The Policy and Making of Smart Contracts in English Law

  It is often taken for granted the fact that law and policy are inextricably intertwined. A general member of the public would more or less identify policy as the pattern of reasoning behind a government or organisation’s actions. Yet what we often forget is that the implementation of a certain law is also a stellar example of policy. This is especially the case in England, where previous court rulings, known as “Common Law” serve as integral precedents to every legal judgement in the country (primarily because English law has no formal codification). In this article,  the President of the Law Policy Centre at King’s Think Tank has chosen to  explore “The Policy and Making of Smart Contracts in English Law”, specifically in relation to “Exclusion Clauses”.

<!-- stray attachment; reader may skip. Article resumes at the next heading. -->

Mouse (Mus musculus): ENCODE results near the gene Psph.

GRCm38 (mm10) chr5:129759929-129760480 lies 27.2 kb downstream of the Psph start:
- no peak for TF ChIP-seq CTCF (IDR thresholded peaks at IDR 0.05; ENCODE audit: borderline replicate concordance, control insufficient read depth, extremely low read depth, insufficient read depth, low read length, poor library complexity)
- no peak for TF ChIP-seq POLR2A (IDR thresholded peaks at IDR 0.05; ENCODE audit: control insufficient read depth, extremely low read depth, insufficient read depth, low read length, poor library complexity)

Ever since L’Estrange v Graucob in which the notable Mr Denning persuaded the Court of Appeal that provided the terms of an exclusion clause were clear enough, any liability for breach of contract can be excluded, there has been much pressure to outlaw unreasonable terms of exclusion if they are contained as part of a contractor’s standard terms of business.